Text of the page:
DIY Beer Gun for Under $40

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I have been kegging my beer for a while, now. One of the things I miss is the ease of sharing my beer. I used to just grab a bottle from the case and pass it along. So, I wanted to an easy way to be able to get back to sharing bottles. And it seems that bottle fillers are one of the best ways to go. I have wanted a bottle filler for a while now. I have used the Blichmann Beer Gun™ and looked at the Last Straw, too. I just couldn’t justify the $100 price tag, just to fill a few bottles. I made a simple counter pressure filler. It worked okay, but it didn’t give me the ease-of-use I was looking for. So, I decided to take a closer look at the designs of some bottle fillers and see what parts I might be able to get at the local hardware store or on Amazon. I discovered that most of the parts could be easily purchased. The ones that I could not find wouldn’t be that hard to make or modify from something that I could purchase. I played with design for a while and I combined some things that the other bottle fillers used with some ideas I found online from other people that like to tinker, like me. With my pile of parts and a “few trial and error” attempts, I came up with this setup. If you consider my time, I probably should have just bought one. But, that wouldn’t have been as much fun, even with the failures and cursing. Now, I can share it and maybe someone else can save some money.
Stainless Steel 304 Welded Tube1/8" OD, 0.093" ID, 0.016" Wall, 36" long (cut to 11.5”)$7.70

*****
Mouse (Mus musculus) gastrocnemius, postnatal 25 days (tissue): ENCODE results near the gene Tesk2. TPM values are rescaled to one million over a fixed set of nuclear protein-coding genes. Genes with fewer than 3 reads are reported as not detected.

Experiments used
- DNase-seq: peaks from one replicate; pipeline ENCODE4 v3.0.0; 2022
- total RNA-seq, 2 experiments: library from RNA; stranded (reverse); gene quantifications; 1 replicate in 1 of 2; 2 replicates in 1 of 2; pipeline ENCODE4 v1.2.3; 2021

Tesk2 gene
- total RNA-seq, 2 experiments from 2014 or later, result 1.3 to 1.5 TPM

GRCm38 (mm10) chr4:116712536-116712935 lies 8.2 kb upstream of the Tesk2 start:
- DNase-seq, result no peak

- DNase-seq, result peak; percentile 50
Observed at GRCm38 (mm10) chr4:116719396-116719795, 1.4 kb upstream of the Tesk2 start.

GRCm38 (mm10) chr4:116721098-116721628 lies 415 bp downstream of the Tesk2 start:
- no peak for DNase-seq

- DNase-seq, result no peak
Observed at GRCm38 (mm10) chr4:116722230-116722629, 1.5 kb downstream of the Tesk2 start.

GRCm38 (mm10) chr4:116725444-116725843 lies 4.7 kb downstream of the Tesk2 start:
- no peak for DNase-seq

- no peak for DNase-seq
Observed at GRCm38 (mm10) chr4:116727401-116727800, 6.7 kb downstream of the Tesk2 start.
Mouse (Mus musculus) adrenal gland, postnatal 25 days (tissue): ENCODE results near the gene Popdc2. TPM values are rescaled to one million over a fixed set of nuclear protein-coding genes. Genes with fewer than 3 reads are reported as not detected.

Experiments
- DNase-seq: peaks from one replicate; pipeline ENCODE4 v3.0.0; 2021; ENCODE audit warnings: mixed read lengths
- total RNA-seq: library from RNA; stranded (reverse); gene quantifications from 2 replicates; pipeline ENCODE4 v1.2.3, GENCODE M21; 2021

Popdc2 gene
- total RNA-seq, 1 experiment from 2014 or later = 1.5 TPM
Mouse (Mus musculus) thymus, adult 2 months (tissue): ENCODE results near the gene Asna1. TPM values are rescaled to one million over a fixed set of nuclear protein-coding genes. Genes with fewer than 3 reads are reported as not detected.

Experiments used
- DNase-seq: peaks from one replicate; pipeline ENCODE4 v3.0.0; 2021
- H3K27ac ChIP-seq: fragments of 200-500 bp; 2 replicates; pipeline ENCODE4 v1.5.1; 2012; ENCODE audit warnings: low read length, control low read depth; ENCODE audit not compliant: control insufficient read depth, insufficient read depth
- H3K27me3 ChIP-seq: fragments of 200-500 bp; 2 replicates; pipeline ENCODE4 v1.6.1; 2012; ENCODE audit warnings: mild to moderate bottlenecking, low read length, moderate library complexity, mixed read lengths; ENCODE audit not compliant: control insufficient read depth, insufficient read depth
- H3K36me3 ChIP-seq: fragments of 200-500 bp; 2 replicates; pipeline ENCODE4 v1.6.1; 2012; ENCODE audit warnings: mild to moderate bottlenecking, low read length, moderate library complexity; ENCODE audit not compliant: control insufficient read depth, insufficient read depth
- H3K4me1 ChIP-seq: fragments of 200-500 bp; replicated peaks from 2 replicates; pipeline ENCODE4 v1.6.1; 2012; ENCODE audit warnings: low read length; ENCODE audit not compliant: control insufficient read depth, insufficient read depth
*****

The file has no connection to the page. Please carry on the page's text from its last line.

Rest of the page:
Stainless Steel 304L Seamless Tube (recommended)3/8" OD, 0.277" ID, 12" Length$8.18
Stainless Steel 304L Seamless Tube1/4" OD, 0.18" ID 12" Length$5.09

Interstate Pneumatics VBT44 - Brass Button Valve1/4 Inch x 1/4 Inch Female NPT$8.97
Brass Reducing Bushing1/4" x 1/8"$1.09
MPT Adapter1/4" flare x 1/4"$1.38
MPT Adapter1/8" compression x 1/8"$2.93
Food Grade Vinyl Tubing5/16" ID 7/16" OD (2 pieces 1/2 inch long, cut)$0.68 / ft
Food Grade Vinyl Tubing (ONLY IF YOU USED 1/4" STEEL TUBE)1/4" ID 7/16" OD$0.68 / ft
Bottle filler with removable tip and springNA$2.95
Total Cost
$31.47 OR $33.88

This setup basically has two main assemblies, a gas side and a liquid side. I used a couple pieces of the vinyl tubing over the stainless steel tubes to hold them together. If you push them as far you can towards the ends, they will stretch a bit and tension will do a nice job of holding the pieces together. You could probably use a couple of “O” rings or clips, if you want a cleaner look. All the parts that touch the beer are either stainless steel or food grade plastic.